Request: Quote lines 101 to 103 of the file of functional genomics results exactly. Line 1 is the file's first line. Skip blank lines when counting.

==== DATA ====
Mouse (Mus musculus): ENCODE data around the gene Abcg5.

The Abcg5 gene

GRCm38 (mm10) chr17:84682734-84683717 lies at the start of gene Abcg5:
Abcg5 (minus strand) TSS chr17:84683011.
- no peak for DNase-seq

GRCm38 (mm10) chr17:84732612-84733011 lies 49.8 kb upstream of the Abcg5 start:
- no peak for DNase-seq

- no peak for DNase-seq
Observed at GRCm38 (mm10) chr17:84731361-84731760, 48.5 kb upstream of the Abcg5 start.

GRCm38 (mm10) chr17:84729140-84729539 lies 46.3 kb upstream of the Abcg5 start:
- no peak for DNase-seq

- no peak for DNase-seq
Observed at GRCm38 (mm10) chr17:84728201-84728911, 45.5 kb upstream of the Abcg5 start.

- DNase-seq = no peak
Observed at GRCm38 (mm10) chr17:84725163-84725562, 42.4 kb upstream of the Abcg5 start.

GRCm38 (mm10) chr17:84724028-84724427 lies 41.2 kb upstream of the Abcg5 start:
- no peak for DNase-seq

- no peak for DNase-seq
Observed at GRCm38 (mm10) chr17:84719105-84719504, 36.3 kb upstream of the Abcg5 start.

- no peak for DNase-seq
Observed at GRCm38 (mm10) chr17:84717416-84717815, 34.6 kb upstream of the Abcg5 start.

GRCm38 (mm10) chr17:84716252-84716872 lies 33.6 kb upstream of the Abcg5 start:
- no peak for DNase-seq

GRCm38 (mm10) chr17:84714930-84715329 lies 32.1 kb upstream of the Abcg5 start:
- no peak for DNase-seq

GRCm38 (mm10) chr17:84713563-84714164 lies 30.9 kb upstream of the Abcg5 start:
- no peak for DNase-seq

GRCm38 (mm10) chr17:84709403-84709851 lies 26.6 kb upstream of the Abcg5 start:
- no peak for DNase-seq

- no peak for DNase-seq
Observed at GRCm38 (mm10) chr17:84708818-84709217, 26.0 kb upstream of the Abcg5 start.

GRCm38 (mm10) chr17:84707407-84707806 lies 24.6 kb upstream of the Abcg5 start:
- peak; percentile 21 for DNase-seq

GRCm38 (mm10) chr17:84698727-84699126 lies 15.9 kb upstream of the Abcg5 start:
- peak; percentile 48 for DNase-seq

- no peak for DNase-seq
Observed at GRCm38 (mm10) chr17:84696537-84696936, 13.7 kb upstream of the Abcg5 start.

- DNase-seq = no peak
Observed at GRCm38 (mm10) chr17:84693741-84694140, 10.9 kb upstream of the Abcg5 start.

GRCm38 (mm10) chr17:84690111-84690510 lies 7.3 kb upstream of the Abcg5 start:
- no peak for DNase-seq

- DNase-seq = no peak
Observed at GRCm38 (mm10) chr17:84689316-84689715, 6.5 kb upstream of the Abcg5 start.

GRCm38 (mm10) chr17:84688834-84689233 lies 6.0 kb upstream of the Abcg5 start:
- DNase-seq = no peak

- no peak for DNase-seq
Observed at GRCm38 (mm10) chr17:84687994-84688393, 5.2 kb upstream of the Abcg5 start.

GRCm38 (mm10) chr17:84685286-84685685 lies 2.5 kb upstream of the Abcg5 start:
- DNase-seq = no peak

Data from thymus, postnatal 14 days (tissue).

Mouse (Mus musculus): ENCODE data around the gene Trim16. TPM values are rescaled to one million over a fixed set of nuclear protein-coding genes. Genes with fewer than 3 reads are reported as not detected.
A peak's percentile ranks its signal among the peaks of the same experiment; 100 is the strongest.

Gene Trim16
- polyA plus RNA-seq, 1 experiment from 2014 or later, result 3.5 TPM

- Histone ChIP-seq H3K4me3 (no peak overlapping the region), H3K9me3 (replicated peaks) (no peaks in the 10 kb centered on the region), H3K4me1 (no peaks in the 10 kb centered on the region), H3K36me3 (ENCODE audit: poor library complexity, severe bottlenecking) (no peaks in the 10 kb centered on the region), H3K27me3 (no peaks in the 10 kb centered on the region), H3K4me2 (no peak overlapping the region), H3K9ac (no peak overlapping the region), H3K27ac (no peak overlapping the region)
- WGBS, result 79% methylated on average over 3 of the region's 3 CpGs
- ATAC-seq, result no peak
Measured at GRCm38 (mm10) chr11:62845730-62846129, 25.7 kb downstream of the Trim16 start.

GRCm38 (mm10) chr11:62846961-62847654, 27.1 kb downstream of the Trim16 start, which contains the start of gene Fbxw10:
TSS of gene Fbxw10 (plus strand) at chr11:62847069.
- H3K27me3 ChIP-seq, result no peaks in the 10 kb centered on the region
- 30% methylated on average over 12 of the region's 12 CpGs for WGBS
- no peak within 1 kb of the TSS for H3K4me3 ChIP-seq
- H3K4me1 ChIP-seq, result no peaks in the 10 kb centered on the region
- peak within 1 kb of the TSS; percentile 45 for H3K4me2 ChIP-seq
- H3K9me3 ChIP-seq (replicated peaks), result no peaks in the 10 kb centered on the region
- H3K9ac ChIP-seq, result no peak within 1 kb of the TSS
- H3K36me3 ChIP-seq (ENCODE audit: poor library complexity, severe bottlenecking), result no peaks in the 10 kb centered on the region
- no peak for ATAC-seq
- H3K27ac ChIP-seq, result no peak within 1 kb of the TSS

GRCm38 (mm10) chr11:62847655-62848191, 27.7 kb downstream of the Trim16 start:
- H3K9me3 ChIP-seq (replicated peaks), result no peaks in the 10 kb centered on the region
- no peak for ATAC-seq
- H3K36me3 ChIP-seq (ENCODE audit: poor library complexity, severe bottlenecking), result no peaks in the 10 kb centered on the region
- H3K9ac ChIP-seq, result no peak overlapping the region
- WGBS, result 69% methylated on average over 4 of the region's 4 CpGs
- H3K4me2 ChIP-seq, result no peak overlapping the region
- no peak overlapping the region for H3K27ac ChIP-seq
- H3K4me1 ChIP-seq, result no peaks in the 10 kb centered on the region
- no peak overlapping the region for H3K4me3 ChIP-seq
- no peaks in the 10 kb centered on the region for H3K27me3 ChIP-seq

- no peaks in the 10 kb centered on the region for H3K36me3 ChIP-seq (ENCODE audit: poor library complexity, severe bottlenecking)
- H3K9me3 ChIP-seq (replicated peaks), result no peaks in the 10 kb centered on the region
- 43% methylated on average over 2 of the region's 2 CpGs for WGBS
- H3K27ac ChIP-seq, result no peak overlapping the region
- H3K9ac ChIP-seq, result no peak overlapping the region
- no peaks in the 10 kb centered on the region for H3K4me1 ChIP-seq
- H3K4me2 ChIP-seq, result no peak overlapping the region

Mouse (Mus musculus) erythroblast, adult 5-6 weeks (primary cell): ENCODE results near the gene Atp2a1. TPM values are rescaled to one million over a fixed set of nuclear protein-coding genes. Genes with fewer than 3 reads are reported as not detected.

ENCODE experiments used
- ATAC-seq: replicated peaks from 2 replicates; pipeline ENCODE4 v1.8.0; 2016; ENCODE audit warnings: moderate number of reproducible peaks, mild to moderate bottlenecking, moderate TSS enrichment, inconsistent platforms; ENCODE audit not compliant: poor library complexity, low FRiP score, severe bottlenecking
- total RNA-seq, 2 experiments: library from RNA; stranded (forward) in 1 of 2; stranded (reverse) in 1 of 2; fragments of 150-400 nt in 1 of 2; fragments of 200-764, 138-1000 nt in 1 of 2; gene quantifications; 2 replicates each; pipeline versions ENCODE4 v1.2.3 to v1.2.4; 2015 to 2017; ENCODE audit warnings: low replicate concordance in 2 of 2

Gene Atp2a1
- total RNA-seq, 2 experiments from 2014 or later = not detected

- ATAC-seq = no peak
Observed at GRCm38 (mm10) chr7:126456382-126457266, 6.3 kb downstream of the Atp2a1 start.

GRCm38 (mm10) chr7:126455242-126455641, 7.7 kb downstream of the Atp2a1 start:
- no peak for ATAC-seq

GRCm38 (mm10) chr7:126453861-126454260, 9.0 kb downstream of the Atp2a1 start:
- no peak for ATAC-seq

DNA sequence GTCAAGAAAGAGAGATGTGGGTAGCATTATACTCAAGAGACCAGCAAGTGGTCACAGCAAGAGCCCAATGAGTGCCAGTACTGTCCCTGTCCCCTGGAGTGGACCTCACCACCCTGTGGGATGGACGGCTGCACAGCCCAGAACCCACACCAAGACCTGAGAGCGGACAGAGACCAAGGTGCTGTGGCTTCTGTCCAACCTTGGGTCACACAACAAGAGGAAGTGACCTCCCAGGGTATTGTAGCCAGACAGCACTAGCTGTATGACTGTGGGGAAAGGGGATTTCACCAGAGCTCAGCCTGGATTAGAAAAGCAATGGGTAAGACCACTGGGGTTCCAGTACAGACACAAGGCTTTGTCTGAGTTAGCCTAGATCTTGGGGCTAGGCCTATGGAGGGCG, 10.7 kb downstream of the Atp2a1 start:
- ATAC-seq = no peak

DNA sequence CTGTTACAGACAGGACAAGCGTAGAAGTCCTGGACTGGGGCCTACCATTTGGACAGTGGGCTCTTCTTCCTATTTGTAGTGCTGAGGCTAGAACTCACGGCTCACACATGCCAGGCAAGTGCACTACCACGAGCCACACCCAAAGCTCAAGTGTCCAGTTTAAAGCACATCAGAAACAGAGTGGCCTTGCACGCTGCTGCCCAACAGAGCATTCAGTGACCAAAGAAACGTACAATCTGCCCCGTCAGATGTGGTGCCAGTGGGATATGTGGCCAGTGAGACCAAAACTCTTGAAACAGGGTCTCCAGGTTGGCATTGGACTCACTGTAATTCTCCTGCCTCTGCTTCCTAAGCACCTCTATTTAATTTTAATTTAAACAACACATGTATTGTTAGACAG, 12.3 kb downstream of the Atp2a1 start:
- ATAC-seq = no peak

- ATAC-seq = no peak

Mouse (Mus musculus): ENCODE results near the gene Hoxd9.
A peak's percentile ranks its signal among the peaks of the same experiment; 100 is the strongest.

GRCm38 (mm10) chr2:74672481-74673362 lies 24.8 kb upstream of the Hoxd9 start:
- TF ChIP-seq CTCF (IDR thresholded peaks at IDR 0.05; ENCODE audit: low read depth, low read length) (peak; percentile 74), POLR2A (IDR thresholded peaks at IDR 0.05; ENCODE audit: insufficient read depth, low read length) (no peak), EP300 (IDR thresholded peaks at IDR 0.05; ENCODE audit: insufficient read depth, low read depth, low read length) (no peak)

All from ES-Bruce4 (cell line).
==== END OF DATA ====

DNA sequence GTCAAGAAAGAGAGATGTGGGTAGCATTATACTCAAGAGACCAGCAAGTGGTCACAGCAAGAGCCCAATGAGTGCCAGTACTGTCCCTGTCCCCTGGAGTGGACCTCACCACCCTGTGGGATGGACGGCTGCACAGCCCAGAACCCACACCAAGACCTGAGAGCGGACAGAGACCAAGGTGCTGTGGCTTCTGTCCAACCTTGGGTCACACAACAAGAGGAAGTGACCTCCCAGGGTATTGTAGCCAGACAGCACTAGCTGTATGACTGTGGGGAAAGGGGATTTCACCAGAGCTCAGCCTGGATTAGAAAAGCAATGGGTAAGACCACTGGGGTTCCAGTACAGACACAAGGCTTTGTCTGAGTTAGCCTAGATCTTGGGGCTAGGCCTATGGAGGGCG, 10.7 kb downstream of the Atp2a1 start:
- ATAC-seq = no peak

DNA sequence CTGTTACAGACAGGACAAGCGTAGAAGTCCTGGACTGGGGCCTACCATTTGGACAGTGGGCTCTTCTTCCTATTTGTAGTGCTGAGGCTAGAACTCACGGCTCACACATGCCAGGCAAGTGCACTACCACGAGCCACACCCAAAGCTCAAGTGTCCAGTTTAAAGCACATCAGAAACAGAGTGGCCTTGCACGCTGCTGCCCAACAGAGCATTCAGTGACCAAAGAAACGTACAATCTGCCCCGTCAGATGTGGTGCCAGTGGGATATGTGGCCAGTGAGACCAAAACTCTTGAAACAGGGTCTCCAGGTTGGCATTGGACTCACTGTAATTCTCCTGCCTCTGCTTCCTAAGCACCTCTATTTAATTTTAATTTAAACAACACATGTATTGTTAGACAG, 12.3 kb downstream of the Atp2a1 start: